• Wear clean, dry socks and change at least once daily. Note that natural cotton socks are preferable as they wick away sweat more efficiently.
  • Wear high quality, sports-specific footwear when active.
  • Don’t go barefoot in warm, damp public places such as swimming pools and locker rooms. Wear sandals or flip-flops instead.

Toenail Fungus and Anatomy and Nail Diseases


This is a general term which refers to the thickening of the toenails. Causes vary by case, with injury and infection being the most common. All nails may be effected but the condition is most commonly seen on the big (1st) toe. Due to the resulting shape the condition is informally referred to as “ram’s horn nail” or “claw nail” by many clinicians.

Nail-patellar syndrome:

This genetic disorder is most often referred to simply as NPS. The severity of the condition runs a wide spectrum, and indeed all NPS patients present with some nail abnormalities. Those with more pronounced physical defects are also likely to experience abnormalities of the elbow, knee, and hip joints. Note that NPS patients are also at an increased risk of developing various kidney diseases.


This deformity presents as overly thin, fragile nails with a distinctive spoon-shaped appearance. In the majority of cases koilonychia is thought to be genetic in origin. Iron deficiency (anemia), celiac disease, and hypothyroidism are also suspected causes. Patients with an iron-absorption disorder known as hemochromatosis also frequently develop koilonychia.

How does toenail fungus impact the nail plate’s thickness and texture?

Toenail fungus can have a significant impact on the thickness and texture of the nail plate. Here’s how it can affect them:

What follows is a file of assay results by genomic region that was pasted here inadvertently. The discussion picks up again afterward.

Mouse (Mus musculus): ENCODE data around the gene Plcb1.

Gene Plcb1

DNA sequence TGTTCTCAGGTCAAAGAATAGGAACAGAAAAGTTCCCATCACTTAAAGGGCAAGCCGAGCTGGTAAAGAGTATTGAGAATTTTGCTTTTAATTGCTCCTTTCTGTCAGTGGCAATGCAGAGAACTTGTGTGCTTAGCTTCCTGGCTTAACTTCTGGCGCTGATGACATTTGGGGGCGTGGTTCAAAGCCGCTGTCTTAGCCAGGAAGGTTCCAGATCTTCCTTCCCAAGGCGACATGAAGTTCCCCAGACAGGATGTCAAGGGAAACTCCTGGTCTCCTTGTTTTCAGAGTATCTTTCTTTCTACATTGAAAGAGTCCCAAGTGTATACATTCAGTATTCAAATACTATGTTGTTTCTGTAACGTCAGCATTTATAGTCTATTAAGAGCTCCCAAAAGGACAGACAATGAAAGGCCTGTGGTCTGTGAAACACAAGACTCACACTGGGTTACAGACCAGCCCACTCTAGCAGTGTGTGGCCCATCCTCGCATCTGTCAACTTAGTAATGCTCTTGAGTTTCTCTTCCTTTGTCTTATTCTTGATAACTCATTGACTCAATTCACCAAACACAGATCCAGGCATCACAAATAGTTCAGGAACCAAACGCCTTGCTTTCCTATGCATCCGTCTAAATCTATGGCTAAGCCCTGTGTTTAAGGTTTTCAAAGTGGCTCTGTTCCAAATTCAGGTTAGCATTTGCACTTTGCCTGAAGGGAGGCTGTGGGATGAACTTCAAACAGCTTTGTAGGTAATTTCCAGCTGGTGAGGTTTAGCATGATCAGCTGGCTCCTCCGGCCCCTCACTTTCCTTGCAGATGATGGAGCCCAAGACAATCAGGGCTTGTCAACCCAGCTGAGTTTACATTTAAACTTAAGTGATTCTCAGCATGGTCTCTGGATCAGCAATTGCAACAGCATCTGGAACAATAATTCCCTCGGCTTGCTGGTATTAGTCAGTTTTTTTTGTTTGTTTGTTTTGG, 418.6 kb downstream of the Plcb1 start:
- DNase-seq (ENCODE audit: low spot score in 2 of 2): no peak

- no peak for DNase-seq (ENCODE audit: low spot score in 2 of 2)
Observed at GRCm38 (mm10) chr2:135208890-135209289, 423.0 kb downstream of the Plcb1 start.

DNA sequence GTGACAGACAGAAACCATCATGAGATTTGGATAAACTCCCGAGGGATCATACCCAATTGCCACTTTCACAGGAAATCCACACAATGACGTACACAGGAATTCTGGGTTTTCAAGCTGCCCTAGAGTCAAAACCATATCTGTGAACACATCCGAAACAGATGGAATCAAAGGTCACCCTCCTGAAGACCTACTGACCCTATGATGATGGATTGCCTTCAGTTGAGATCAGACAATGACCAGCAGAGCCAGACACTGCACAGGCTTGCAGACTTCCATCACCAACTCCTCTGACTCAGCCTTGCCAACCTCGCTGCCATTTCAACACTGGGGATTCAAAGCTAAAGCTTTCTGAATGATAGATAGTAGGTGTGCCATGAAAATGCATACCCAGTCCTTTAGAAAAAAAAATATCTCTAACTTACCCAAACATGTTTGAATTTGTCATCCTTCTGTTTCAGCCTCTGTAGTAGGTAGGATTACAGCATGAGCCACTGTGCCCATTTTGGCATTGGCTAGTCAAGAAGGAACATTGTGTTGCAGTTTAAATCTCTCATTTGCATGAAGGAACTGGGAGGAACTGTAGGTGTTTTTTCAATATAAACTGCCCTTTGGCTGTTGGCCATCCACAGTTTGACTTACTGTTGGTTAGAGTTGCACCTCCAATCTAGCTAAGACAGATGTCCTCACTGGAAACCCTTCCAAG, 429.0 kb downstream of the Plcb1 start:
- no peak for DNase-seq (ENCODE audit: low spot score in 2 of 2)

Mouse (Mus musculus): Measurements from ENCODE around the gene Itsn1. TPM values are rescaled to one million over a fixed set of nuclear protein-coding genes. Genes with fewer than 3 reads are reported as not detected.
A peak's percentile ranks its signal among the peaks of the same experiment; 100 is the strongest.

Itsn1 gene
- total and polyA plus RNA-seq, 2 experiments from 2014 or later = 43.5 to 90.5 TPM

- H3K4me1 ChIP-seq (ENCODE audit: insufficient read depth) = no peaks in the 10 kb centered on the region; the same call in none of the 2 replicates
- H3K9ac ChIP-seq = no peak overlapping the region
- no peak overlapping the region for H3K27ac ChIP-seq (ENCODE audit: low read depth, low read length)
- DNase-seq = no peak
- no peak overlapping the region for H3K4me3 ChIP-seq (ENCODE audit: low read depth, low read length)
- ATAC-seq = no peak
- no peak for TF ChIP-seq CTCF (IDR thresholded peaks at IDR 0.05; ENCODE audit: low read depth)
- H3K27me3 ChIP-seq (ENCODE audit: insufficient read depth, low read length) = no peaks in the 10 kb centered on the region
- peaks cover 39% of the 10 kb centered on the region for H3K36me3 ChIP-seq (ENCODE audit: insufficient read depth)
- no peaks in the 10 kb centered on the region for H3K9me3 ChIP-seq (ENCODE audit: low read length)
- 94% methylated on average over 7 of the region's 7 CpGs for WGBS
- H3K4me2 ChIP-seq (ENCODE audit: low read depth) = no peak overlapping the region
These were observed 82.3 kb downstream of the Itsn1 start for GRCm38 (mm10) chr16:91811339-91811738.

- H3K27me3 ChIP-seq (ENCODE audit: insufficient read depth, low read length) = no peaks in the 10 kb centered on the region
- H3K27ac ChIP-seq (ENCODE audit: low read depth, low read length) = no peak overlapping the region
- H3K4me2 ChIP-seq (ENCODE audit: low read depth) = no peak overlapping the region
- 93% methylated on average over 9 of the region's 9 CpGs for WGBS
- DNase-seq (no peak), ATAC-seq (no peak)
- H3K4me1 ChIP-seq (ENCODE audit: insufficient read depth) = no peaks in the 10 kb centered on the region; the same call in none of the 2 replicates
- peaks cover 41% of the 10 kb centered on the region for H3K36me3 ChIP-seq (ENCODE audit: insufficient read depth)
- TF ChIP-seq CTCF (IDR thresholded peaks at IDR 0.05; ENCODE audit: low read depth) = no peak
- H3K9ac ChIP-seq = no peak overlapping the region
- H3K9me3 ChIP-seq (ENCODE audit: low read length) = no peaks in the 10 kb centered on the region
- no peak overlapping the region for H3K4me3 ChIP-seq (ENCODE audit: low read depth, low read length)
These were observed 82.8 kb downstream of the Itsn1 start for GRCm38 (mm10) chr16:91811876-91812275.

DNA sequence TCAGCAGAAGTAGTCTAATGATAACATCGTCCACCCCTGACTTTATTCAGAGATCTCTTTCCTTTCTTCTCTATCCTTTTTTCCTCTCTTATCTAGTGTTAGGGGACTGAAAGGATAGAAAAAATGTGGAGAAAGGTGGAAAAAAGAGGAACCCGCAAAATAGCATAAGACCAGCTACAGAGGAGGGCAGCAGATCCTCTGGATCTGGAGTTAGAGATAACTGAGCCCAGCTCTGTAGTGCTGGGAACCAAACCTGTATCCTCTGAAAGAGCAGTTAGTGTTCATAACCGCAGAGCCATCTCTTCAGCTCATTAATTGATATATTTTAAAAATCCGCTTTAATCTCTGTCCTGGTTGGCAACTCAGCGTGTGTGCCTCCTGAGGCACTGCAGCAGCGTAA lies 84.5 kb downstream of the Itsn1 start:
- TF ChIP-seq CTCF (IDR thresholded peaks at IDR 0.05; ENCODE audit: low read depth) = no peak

1. Thickening of the nail:

Toenail fungus, medically known as onychomycosis, can cause the nail plate to thicken over time. The fungal infection can lead to an overgrowth of cells in the nail bed, resulting in thickening and distortion of the nail.

  1. Brittleness and fragility:

Infected nails may become brittle and prone to breakage. They can develop a crumbly or powdery texture, making them more susceptible to damage.

  1. Discoloration:

One common sign of toenail fungus is a change in nail color. The infected nail may appear yellow, brown, or white. In some cases, the nail may become darker or develop patches of discoloration.

  1. Irregular surface:

The presence of toenail fungus can cause the nail surface to become rough, uneven, and pitted. The nail may develop ridges, grooves, or indentations.

  1. Separation from the nail bed:

As the fungal infection progresses, the nail plate may start to separate from the underlying nail bed. This condition is known as onycholysis and can create a gap between the nail and the bed, leading to further changes in the nail’s texture and appearance.

Does toenail fungus affect the nail matrix, and if so, how?

Toenail fungus can indeed affect the nail matrix, which is the area at the base of the nail where new nail cells are produced. The fungal infection can invade and disrupt the nail matrix, leading to various changes in the growth and appearance of the nail. As the fungus spreads, it can impair the normal functioning of the nail matrix cells, resulting in abnormalities in nail growth and structure. This can manifest as thickened, discolored, or deformed nails.

If Your Nails Are Ugly, What Can You Do?

  • Artificial Toenails – We can quickly apply realistic long lasting cosmetic toenails in the office with excellent results. The fake nails will grow out as your own nail does. Artificial toenails in Cranberry Twp can be “filled ” in after several months.